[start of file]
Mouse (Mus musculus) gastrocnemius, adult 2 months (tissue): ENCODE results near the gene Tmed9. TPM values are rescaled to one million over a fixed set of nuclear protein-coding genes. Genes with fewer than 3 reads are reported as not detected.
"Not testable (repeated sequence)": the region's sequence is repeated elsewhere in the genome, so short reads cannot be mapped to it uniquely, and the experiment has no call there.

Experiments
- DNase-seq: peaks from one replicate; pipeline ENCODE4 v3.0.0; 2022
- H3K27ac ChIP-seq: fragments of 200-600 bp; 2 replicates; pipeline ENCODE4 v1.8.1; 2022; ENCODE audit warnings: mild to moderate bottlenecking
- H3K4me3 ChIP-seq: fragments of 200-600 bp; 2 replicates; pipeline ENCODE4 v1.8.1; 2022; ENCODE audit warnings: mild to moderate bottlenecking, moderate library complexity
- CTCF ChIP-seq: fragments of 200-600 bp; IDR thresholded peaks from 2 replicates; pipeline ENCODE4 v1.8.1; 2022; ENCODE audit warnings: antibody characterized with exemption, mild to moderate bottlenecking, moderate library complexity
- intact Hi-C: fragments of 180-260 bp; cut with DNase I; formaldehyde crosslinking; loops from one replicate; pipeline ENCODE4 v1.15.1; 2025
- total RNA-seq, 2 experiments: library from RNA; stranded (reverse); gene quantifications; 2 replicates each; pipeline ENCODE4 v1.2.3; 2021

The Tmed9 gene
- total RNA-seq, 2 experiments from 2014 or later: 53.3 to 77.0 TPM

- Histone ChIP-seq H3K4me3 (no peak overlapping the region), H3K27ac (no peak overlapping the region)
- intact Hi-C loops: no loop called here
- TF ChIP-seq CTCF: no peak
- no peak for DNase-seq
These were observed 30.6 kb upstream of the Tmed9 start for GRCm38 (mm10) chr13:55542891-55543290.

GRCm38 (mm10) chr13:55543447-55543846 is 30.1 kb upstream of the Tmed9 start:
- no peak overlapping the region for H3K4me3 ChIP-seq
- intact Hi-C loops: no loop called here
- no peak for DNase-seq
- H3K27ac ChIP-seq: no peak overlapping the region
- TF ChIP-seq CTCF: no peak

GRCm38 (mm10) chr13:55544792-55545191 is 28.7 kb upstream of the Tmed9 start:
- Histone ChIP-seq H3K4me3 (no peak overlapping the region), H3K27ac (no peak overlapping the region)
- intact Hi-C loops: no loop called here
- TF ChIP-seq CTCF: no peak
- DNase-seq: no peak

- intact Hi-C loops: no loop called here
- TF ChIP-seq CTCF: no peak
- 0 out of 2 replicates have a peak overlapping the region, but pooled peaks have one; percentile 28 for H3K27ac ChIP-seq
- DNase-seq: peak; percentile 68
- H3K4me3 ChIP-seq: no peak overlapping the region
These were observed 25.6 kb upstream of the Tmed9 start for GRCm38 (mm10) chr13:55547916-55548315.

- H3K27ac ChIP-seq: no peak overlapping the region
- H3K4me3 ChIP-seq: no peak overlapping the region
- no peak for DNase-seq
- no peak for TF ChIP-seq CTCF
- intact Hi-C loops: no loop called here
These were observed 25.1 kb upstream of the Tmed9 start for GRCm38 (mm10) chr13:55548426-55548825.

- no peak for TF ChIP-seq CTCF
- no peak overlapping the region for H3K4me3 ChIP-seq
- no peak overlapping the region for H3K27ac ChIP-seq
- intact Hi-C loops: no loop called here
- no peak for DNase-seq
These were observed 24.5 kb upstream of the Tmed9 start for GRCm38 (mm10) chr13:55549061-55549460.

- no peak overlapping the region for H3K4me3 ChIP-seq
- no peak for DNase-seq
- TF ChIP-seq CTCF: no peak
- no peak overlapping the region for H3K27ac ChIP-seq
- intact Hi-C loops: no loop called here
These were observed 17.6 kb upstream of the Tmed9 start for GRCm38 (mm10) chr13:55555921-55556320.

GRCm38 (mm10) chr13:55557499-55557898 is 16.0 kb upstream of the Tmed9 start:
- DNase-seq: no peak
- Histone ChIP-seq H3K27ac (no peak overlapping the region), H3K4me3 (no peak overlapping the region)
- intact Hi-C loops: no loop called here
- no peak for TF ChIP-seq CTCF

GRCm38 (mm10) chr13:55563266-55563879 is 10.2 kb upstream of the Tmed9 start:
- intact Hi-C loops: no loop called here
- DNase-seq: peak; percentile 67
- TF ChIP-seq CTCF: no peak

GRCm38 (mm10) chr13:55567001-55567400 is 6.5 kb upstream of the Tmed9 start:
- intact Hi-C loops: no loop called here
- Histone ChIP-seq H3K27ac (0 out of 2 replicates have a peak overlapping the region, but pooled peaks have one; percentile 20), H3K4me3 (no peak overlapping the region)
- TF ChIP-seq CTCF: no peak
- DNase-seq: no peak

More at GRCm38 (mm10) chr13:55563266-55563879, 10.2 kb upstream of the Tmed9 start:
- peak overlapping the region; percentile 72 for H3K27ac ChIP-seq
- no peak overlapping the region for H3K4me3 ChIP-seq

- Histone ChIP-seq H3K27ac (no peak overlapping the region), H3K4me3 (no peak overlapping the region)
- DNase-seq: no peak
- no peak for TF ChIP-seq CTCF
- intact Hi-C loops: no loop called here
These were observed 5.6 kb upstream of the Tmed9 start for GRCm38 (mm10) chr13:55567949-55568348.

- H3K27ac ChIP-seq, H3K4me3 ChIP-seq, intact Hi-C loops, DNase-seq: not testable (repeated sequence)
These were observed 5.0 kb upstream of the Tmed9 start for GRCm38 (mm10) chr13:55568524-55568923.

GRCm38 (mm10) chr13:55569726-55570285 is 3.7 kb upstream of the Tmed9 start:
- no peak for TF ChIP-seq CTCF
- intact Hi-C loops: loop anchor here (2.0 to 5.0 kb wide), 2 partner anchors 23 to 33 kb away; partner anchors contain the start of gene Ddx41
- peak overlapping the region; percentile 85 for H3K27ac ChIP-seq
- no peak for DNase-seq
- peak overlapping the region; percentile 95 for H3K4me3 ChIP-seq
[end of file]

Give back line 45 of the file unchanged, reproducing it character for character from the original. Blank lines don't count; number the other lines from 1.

These were observed 24.5 kb upstream of the Tmed9 start for GRCm38 (mm10) chr13:55549061-55549460.